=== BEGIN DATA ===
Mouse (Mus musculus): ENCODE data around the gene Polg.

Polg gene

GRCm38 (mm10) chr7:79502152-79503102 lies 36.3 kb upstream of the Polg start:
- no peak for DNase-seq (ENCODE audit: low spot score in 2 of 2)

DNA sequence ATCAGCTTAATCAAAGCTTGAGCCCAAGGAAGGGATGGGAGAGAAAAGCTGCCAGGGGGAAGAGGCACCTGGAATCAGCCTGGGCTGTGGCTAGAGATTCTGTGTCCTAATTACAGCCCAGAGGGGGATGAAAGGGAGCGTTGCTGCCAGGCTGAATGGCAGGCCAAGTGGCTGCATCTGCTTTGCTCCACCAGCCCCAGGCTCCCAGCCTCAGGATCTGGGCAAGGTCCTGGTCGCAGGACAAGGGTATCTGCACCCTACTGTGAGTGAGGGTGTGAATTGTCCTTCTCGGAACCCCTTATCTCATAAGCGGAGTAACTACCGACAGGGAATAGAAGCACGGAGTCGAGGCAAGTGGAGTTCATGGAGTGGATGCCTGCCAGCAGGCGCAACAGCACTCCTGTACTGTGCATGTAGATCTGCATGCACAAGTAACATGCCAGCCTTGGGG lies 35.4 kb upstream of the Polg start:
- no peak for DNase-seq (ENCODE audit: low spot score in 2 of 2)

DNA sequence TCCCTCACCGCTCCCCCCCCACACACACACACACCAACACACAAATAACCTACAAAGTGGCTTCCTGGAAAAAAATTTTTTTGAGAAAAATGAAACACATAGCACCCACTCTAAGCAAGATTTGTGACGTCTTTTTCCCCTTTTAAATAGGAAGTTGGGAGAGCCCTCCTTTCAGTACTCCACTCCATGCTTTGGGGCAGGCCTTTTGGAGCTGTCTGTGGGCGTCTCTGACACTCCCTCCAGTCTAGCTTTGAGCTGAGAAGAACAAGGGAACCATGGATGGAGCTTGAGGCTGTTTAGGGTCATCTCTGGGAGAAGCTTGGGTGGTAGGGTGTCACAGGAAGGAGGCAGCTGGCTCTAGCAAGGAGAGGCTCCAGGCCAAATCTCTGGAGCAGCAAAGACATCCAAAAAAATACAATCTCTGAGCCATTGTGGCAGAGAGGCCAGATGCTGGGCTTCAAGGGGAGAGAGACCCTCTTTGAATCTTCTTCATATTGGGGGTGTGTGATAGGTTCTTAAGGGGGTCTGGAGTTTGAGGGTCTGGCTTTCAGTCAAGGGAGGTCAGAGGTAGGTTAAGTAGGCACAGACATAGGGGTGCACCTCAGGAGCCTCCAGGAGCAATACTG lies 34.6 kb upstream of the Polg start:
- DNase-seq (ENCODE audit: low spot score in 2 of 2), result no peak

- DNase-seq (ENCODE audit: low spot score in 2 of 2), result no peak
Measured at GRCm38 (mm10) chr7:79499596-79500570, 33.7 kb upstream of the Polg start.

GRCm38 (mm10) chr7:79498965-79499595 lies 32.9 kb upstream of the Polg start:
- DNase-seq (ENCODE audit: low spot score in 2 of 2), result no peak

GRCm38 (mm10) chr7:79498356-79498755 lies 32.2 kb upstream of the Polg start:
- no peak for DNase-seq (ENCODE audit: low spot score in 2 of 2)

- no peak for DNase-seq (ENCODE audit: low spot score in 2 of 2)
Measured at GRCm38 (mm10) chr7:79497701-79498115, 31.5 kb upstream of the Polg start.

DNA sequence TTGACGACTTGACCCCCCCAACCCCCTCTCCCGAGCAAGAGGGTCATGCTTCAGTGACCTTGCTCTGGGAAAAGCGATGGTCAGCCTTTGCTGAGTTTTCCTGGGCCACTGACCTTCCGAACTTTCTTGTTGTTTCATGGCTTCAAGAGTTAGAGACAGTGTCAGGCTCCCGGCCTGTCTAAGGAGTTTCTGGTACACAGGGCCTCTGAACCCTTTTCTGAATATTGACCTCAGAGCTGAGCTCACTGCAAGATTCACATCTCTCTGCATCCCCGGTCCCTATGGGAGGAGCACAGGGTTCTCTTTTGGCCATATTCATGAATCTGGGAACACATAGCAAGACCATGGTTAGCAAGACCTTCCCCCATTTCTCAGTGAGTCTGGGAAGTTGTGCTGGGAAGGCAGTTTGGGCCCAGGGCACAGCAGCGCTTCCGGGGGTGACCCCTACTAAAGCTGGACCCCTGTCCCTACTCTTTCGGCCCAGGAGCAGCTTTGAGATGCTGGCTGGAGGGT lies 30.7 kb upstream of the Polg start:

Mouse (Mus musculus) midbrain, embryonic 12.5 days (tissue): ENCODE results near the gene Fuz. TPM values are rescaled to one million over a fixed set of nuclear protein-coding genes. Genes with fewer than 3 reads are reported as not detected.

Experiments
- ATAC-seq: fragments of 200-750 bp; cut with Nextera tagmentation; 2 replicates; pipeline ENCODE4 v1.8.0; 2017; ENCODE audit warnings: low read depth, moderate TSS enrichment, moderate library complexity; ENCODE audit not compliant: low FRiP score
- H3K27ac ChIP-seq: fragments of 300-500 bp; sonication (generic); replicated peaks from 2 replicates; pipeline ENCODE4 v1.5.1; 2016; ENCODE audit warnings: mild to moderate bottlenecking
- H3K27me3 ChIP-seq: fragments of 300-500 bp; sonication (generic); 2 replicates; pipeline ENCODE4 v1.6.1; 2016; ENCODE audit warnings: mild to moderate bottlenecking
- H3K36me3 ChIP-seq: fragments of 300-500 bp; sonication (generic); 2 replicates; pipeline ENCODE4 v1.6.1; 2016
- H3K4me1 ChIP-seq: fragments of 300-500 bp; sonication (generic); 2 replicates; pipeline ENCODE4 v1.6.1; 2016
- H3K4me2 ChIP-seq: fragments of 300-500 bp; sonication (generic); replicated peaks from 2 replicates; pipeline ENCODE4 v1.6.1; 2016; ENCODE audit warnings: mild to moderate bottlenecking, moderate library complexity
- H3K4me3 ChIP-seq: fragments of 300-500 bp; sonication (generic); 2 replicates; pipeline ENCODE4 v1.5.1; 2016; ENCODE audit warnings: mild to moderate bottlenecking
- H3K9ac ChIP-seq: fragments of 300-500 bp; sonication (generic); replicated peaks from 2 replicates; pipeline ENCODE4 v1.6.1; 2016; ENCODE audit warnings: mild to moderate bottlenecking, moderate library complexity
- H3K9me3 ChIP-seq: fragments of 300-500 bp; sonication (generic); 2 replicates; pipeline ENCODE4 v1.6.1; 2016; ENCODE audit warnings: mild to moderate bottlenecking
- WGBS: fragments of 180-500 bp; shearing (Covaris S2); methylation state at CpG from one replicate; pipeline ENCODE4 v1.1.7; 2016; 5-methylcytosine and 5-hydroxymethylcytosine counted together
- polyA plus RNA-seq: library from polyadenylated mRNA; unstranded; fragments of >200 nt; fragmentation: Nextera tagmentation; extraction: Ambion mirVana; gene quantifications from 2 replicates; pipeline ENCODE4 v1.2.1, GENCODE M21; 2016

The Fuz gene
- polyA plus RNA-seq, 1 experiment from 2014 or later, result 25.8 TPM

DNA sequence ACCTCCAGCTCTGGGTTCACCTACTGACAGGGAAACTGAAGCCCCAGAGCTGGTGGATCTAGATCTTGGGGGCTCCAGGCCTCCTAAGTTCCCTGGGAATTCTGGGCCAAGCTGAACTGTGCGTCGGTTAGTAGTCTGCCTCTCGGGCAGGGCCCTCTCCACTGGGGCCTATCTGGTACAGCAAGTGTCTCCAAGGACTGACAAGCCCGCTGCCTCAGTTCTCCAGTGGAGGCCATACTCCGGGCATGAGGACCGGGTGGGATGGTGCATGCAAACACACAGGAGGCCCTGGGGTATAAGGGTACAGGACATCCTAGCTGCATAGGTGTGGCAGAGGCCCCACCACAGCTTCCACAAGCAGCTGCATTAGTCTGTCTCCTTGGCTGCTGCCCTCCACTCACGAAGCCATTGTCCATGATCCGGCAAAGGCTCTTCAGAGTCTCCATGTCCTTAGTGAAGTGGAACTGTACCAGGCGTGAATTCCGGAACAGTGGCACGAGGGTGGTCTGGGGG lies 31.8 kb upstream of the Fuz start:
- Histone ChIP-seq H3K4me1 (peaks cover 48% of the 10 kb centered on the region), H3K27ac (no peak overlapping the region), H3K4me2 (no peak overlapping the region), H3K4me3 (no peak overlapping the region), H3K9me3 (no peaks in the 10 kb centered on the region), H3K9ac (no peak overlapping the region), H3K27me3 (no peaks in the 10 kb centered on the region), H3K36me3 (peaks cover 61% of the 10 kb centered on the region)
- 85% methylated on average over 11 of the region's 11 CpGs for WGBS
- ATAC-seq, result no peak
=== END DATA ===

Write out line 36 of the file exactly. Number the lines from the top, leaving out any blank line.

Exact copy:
- ATAC-seq, result no peak